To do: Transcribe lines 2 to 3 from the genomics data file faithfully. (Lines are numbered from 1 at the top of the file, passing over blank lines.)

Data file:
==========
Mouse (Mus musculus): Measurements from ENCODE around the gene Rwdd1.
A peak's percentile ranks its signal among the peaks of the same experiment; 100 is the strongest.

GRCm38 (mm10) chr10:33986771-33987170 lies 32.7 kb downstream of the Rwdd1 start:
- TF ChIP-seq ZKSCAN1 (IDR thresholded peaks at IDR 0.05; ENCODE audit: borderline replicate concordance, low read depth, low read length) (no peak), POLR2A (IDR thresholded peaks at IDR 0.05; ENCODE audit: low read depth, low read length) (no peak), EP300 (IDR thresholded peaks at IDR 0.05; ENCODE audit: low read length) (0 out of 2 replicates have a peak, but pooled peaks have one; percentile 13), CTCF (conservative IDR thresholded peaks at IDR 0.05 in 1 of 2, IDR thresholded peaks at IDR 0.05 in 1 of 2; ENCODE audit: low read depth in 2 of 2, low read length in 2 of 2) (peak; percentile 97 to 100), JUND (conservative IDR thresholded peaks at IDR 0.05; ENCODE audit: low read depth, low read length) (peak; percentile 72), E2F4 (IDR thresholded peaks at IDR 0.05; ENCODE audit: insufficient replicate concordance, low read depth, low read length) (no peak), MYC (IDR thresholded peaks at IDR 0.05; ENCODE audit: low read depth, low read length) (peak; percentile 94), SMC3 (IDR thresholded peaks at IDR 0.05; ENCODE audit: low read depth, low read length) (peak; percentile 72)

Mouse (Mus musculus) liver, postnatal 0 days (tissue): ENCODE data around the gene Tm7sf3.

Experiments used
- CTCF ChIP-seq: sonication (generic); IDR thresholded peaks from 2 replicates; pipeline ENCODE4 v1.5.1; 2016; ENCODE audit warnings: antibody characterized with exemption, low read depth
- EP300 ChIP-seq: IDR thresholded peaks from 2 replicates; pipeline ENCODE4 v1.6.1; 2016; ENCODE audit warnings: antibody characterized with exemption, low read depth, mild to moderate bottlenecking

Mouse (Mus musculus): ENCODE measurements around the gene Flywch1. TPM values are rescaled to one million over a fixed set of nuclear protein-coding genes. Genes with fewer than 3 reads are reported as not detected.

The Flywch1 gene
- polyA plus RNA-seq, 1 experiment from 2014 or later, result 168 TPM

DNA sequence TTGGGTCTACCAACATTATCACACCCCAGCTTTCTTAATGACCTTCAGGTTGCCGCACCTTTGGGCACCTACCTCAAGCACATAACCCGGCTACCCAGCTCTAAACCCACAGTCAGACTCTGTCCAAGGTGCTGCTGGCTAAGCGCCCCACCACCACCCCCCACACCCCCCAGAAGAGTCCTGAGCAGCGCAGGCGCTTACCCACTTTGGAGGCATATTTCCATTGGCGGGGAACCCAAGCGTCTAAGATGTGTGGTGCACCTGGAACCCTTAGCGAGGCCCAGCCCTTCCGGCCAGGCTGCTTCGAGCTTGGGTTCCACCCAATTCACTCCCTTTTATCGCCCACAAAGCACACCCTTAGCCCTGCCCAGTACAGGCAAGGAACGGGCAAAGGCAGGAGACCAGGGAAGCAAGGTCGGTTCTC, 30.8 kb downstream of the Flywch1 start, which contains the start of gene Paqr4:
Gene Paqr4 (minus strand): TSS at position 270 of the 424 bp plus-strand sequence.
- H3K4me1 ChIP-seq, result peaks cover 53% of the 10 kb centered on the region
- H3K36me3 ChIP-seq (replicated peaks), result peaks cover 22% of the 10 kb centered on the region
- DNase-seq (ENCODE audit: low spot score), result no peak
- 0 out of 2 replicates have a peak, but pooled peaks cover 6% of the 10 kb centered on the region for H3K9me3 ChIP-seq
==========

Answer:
A peak's percentile ranks its signal among the peaks of the same experiment; 100 is the strongest.

GRCm38 (mm10) chr10:33986771-33987170 lies 32.7 kb downstream of the Rwdd1 start: